The CMU School of Music (aka. my second home) is what I chose to do for my second RSO Reflection because since I have three jobs, and am taking a full course load, I don’t necessarily have the time to be in 2 RSO’s. This RSO I have been working for the School of Music for four semesters now, and have loved most every bit of it. At the event staff, we organize and execute all of the musical events that happen at the SOM. Those include famous guests artists, student recitals, big and small band/choir ensembles, and faculty recitals. We also host state-wide musical events for high school bands and choirs. This jobs has taught me so much about organizing events and managing a staff, both of which will be crucial parts of my future career. This year, I was promoted to be an Event Staff Coordinator, which is basically the position of a student manager. With this, I have more time interacting directly with my other staff members, training and facilitating events with them. I have also had much more extensive training on technical things, such as hinging lights from catwalks.
The main thing I love about this job is that the ones of community is wonderful. As a staff, we all grow very close to each other since we work and have a very supporting boss who challenges us. Some of my best friend have come out of my time working for the Event Staff. I also like that for my job, I get to interact with the music faculty, students and the different guest artist. I have made so many connections with individuals who could be great contacts in the future through this job. I love seeing different events successfully come together with all of the planning my staff and I put into it. I can thank the Event Staff for training me to be able to train staff members and be more comfortable with managing small groups of people in professional settings.
This year, I am on the Grad Ball Lead team. Up to this point, our team has had many meetings in preparation for this event, which is actually coming up in just two short weeks. Organizing events is something that I love to do, so this was a great LEAD Team for me to be on. I am very excited to see how it will all turn out and celebrate the graduates of LAS 2012 Class!
My involvement with the Student Environmental Alliance started last spring semester when I started to go to meetings with my friend Brennah. This year, when I don’t have any work conflicts, I attend the SEA meetings, and try to attend all of their events. Protecting the environment and educating myself on important environmental issues is something that is very central to me, and being apart of SEA allows me to do both of those things. SEA offers a variety of different experiences at their meetings. They show documentaries, have guest speakers come in, and discuss/plan upcoming events at their meetings. My favorite part about this group is that they don’t stop at advocating for environmental rights to the students, but they have held meetings several times with President Ross and other administrators to talk about issues, like CMU’s controversial investments, and the sale of plastic water bottles on campus. I am excited to continue to be a part of this organization, and am especially excited to see what is planned for Earth Week coming up in April!
Members of SEA participating in the Million Student March on Campus.
As one of my RSO involvements for this year, I have taken the liberty of using my on campus job to count towards one of these. ( I have chosen to do this because between both my on campus and off campus job, my 19-credit hour work load, and volunteering at St. John’s, there isn’t much time for anything else!) Working at the CMU Music Building as a member of the event staff has been one of the most positive experiences in my career at CMU thus far. This job has taught me so much about putting together events, keeping composure at the face of chaos and learning to put others before myself. Not only do I get all of this professional development experience at the Event Staff, but the sense of community among not only the staff, but the entire music building is incredible. I can’t walk through the music building without stopping to talk to someone for a few minutes, or greeting one of the faculty, and I’m not even a music major! Being a member of the event staff here on campus is one of the places that I feel I truly belong. This semester, I am also training to be an Event Staff Coordinator (Student Manager) for the next school year. I am extremely excited to continue to learn about the work that I do, and to further build on this very welcoming and unique community that the music building offers.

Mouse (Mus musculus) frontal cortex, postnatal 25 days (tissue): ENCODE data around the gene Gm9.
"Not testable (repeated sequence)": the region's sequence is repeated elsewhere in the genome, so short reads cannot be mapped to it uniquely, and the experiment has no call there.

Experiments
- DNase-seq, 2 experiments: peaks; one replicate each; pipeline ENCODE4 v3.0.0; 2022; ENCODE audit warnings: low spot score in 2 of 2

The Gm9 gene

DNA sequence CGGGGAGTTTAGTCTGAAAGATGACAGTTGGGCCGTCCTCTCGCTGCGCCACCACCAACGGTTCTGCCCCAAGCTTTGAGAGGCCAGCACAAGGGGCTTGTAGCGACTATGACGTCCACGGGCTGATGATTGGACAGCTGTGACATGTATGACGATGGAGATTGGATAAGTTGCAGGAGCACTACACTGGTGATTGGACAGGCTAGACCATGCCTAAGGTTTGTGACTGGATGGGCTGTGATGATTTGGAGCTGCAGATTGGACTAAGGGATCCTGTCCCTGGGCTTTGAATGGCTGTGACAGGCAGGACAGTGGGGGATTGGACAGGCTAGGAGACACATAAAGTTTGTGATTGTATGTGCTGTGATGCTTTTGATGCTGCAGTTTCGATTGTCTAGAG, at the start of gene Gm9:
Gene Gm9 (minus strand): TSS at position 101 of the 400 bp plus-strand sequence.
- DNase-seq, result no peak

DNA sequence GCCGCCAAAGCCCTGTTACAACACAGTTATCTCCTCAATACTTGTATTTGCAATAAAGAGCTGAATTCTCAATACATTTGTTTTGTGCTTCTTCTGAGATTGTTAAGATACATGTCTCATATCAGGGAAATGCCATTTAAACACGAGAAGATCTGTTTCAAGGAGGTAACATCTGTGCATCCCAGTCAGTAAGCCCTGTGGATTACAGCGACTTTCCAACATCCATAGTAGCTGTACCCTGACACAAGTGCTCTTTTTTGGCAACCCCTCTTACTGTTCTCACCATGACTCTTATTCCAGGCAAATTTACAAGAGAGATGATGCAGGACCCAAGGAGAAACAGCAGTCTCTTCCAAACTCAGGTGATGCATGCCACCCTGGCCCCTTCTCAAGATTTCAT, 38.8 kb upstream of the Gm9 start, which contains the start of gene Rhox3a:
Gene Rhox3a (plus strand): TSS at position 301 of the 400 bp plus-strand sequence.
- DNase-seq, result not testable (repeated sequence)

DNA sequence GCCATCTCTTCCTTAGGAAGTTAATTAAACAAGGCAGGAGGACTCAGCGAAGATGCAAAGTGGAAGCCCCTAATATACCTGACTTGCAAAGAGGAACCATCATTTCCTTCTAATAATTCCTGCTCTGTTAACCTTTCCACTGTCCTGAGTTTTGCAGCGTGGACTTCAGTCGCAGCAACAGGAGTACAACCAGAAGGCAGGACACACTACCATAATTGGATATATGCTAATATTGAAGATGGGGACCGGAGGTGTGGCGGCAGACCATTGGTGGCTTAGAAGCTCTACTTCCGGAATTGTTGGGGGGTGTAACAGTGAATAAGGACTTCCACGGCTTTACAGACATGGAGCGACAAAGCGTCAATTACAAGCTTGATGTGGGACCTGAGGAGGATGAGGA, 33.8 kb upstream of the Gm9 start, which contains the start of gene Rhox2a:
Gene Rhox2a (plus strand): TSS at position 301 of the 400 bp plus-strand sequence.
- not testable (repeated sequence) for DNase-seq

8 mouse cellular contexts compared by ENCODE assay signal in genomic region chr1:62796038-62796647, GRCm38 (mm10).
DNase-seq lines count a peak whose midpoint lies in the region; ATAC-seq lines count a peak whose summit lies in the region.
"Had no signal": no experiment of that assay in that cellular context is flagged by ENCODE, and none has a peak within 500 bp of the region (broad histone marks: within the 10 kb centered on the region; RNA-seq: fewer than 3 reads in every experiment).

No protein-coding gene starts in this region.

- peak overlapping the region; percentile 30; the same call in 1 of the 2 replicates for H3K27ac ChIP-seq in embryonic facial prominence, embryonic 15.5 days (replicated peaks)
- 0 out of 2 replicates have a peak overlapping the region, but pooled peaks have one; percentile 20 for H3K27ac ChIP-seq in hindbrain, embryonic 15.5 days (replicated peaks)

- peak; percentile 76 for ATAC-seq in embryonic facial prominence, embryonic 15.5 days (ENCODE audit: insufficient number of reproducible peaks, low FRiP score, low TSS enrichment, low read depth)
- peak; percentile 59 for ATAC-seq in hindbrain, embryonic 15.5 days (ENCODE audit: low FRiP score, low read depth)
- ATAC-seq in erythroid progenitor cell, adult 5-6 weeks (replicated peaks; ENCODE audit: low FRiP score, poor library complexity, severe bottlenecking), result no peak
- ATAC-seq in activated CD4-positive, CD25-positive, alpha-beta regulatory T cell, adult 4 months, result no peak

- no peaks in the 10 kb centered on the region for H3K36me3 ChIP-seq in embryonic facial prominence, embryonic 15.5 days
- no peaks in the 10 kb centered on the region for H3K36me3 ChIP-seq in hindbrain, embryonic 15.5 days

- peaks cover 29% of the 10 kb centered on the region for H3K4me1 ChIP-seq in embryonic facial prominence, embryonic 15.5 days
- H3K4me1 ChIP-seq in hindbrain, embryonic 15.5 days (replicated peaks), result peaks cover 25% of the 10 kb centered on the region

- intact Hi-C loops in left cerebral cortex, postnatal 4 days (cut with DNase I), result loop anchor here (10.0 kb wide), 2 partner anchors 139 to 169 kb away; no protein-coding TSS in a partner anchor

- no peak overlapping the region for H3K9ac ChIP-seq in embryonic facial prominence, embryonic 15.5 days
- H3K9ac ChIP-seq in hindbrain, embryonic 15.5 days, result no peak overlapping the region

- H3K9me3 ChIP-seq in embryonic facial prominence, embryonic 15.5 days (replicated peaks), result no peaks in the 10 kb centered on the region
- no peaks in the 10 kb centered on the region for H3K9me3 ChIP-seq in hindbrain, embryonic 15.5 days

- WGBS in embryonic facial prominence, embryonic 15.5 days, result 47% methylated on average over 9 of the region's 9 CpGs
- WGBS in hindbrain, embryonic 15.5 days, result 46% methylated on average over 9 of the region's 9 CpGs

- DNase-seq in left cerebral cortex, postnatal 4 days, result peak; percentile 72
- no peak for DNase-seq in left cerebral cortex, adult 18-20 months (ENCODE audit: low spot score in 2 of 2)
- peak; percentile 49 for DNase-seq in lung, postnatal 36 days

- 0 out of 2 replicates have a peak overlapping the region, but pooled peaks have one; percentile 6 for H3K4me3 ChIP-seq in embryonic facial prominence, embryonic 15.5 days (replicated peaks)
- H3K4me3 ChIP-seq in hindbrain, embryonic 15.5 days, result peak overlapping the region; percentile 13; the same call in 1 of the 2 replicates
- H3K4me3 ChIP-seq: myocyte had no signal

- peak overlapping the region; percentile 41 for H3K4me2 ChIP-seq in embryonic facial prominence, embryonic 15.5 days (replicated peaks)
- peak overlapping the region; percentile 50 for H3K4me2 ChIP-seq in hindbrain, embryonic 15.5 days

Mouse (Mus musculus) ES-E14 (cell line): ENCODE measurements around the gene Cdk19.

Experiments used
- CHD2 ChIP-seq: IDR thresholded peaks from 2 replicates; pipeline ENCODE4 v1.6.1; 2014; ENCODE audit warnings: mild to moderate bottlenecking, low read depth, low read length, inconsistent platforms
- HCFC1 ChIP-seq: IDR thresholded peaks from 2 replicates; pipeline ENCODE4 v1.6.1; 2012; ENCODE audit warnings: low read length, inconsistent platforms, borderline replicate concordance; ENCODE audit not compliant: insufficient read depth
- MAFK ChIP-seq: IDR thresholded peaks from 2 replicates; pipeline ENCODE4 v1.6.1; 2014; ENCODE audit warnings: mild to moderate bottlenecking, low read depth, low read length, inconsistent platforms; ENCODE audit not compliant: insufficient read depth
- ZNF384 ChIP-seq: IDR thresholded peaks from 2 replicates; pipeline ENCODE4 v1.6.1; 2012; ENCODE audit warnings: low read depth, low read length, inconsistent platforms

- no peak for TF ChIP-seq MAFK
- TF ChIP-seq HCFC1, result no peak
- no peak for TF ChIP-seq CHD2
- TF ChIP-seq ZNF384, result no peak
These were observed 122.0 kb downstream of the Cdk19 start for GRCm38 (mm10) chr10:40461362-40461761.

Members of the staff at our annual “Event Staff Olympics”
The team after a failed attempt at a human pyramid.
For our LAS protocol, we have to volunteer in one community service activity. We went on a trip to Detroit, LAS in the D, and volunteered at different places throughout Detroit. This part of the protocol of relates to the leadership theory of Servant Leadership. When we were at LAS in the D, I really learned the importance of volunteering, no matter the amount, to help create something able be apart of something bigger than myself. I think servant leadership is often overlook, because before the Detroit trip, I knew that volunteering was important, but I really didn’t know how much of an impact a little bit of volunteering could have. After the trip, I realized how much a actually love to volunteer. It really leaves a good feeling in your heart after you get done helping out with a project or with anything, and not getting something in return. Servant leadership is a vital part of life, because when thinking about it, animal shelters or homeless shelters would not function without active volunteer. I’m glad the LAS protocol requires some sort of volunteer work and that I got to experience the amazing opportunity at LAS in the D. It taught me an important part of life that I would have otherwise not learned so early on in my life.